WRITING NOTES: On the nose dialogue. What is 'On the nose dialogue?' It's a term from another writing venue…screen/teleplays. On screen, dialogue is at a premium; less is more. Don't say it if you can show it. It's the same with writing novels. The point is to make the audience/reader work a bit for the information – not too much (we don't want to frustrate them) – but enough for them to feel emotionally involved in your story without spoonfeeding. Give them two plus two…Not four. Don't over write!
How do you write dialogue, that moves the story along without being 'on the nose'?
First, you, the writer, have to lose your 'tin ear'. That's writing dialogue like a writer…not like a character. Learn to 'hear' the characters talk, and each character will have a separate and distinct voice. Believe me, if you don't hear the voices, neither will the reader and then you have lost the reader. After all it's the characters who tell the story…not the writer.

WRITING NOTES: What's the best way to promote your books? There are many ways, but far and away is that followed by the best selling writers around; Cussler, Coonts, Dale Brown, Clancy, L'Amour, Dennison, Griffin, Rollins, Roberts, Patterson...They all agree the best way to promote your books is to keep writing and publishing new ones. New books stimulate interest in older books and keep your (hopefully insatiable) fans happy. Of course that's following the dictum: Content is always King.
If you write good stories, you create a fan base. That fan base will buy whatever you put out until you start putting out junk, that is.  Every novel you put out reduces the amount of PR you have to go through to generate sales...the books do it for you.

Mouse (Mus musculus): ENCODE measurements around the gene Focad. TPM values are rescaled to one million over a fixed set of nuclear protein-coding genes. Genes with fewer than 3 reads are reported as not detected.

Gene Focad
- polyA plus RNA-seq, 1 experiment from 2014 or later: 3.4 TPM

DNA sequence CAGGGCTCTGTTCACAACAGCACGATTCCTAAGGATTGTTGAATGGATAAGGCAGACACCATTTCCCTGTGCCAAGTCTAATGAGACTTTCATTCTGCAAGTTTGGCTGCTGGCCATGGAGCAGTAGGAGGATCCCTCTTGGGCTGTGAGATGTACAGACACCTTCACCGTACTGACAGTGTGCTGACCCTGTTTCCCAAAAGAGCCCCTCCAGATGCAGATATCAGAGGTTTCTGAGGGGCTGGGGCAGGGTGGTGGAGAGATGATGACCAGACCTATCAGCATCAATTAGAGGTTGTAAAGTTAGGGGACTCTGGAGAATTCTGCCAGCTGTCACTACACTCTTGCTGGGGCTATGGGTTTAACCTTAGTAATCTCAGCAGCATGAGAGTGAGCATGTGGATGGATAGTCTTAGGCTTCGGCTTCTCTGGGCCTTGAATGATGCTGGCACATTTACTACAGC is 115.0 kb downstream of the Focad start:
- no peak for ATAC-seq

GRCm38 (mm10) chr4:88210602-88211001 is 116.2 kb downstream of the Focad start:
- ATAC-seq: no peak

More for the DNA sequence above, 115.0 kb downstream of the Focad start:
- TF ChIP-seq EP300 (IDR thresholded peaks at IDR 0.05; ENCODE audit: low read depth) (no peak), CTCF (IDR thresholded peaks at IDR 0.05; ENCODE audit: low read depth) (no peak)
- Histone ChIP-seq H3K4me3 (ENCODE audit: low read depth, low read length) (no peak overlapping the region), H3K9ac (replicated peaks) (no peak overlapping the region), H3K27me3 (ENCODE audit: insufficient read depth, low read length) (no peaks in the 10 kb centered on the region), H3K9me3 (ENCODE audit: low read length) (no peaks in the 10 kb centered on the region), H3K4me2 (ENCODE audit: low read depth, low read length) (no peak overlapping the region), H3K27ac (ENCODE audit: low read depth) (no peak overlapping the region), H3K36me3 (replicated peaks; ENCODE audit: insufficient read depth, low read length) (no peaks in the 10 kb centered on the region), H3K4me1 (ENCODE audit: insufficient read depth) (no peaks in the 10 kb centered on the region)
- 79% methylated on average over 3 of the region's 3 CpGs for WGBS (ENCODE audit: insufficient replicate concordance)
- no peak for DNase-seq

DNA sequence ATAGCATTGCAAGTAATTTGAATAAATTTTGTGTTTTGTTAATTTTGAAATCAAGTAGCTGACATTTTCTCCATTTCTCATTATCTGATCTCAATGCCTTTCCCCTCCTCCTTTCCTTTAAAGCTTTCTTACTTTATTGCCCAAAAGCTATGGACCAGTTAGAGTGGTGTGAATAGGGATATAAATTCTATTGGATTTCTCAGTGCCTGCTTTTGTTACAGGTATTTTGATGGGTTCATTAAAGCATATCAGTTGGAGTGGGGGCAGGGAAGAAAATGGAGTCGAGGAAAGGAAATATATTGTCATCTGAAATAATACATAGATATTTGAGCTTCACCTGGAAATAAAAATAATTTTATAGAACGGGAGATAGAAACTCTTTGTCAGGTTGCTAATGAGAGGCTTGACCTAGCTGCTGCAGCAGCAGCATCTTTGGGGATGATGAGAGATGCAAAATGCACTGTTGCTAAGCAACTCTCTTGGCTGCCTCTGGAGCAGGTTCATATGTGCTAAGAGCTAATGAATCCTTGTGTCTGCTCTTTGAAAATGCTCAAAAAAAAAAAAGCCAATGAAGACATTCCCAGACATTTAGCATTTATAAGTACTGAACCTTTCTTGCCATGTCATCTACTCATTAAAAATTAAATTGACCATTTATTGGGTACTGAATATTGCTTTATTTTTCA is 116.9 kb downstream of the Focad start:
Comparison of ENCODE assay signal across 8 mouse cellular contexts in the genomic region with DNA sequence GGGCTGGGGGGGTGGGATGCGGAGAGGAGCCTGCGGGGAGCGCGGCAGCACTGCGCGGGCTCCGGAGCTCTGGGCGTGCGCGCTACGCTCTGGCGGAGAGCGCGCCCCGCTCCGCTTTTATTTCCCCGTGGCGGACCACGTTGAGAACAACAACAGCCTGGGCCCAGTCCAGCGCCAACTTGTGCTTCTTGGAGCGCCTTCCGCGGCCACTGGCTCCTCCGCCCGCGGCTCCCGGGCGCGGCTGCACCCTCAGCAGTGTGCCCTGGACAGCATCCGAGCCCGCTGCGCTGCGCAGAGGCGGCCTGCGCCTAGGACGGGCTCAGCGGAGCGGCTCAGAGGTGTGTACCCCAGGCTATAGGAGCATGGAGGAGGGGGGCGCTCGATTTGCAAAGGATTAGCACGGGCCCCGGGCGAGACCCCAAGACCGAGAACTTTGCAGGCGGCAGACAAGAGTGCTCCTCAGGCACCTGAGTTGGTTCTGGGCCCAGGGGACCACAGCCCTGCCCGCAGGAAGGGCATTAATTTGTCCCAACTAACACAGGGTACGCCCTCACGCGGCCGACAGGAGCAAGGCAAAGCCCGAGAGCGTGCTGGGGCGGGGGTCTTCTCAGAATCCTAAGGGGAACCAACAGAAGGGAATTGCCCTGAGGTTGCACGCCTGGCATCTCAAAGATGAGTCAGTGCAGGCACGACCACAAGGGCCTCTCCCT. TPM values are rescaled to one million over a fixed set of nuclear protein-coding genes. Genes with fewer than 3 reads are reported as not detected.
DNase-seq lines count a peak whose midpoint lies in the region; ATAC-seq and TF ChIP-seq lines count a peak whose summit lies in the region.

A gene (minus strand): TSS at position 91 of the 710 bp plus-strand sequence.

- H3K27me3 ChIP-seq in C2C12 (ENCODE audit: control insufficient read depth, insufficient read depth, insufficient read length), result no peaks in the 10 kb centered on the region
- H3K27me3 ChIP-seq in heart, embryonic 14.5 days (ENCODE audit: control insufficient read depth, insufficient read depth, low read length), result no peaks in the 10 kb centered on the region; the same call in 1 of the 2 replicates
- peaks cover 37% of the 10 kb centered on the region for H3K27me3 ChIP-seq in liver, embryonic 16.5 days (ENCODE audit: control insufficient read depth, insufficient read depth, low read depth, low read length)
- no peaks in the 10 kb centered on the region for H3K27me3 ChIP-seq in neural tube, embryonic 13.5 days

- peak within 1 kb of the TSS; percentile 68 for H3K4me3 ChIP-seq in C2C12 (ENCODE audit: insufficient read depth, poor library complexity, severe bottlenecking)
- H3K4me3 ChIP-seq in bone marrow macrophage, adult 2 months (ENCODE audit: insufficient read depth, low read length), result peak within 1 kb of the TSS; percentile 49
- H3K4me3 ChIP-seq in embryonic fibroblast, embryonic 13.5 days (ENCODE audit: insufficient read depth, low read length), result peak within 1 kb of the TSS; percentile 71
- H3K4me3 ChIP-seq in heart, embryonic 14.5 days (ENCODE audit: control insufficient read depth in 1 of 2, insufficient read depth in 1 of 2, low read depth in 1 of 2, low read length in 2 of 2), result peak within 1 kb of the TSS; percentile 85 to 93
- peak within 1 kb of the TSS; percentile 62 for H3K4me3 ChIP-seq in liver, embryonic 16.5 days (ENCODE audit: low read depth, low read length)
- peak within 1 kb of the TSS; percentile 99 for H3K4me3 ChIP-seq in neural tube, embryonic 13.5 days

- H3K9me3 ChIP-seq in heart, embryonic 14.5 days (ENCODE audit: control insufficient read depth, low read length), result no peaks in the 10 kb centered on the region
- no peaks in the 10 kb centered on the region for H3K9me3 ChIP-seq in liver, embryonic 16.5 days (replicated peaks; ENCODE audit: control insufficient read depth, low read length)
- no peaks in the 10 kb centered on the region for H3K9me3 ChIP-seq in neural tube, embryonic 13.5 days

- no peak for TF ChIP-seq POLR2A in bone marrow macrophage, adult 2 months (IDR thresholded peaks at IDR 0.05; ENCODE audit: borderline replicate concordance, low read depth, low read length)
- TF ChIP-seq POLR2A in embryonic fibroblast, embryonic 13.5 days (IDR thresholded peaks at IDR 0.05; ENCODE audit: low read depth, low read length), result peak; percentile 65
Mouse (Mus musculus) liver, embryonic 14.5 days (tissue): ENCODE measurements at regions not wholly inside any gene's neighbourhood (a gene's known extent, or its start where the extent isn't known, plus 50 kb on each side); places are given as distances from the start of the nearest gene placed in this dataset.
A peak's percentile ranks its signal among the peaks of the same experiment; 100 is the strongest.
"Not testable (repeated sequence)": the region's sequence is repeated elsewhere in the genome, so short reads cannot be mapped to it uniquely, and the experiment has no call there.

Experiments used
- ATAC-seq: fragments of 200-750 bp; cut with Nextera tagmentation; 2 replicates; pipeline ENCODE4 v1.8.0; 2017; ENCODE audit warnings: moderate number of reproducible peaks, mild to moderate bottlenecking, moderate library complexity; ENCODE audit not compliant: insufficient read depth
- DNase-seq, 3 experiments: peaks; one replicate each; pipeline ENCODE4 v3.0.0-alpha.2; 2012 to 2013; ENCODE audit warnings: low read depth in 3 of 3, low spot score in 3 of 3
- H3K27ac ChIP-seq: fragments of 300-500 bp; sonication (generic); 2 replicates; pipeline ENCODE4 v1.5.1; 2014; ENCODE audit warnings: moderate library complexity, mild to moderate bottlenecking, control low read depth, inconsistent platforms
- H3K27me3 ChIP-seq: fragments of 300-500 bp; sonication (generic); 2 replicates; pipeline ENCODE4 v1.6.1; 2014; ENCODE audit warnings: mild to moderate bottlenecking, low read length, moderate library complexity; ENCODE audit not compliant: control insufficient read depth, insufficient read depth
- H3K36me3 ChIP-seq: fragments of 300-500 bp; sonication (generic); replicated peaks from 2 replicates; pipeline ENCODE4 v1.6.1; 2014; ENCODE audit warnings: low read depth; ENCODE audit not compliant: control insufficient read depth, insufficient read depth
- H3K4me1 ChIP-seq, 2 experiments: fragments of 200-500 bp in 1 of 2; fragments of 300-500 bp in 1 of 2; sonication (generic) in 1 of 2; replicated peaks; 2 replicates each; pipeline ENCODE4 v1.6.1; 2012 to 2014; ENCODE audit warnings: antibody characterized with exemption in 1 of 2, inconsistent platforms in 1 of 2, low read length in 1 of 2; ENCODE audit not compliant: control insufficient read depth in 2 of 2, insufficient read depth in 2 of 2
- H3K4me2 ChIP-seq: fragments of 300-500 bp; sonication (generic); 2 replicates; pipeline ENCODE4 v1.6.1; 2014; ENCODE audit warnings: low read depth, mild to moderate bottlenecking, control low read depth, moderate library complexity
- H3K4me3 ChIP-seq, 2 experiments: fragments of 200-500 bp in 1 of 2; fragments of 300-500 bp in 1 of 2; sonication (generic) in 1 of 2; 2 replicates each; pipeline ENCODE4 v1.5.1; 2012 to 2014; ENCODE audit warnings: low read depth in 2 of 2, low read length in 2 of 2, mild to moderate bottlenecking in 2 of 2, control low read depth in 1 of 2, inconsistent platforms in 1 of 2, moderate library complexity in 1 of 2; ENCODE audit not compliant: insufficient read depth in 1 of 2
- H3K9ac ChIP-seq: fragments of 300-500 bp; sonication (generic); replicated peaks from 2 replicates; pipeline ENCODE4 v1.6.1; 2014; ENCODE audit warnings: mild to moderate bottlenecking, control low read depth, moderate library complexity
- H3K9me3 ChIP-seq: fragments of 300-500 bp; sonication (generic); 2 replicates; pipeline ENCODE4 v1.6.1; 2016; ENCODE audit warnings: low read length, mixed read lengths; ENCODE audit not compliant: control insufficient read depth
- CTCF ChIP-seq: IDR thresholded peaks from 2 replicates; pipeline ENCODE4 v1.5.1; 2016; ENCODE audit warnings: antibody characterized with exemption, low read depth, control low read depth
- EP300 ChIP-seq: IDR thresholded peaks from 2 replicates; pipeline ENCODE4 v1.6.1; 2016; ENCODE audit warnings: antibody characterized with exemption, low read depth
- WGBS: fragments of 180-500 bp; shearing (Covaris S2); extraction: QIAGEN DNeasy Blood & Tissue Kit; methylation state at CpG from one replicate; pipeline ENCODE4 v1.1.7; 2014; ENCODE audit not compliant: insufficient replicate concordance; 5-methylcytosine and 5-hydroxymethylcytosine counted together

What's a writing to PR ratio? I like an 80-20 format. Spend most of your time writing. Finish one book, start another, then another until they become your army and do your work for you. To quote my friend, Amanda Thrasher...Writers write.
I have just recently added Narrating to the mix. Looks like it's going to be around 50-30-20—Writing-Narrating-PR. Subject to change, of course.
My second audio book went live today on and Amazon.


  1. Durn, Ken. You have sure served up a plateful of good advice and interesting anecdotes. I may be chewing on this for a while.

  2. Thanks, Vonn, hope you find something you can use.

  3. Great stuff! Now that's a life that's lived...and still going!

    (My father was driller and a roustabout on the old fashioned drilling wells and later stripper wells and I learned from him. I spent some time in the oil fields and wanting to keep my eyes, fingers, toes, and limbs, I sort of eased out of it.)

  4. I felt like I was back in my acting classes and my students were hearing this. Life does give you some great lessons, if you choose to learn them.

    I will be referring to your notes as I continue on this journey called writing. Doris

  5. Now there is a man who has lived an interesting life. Hie on, Ken.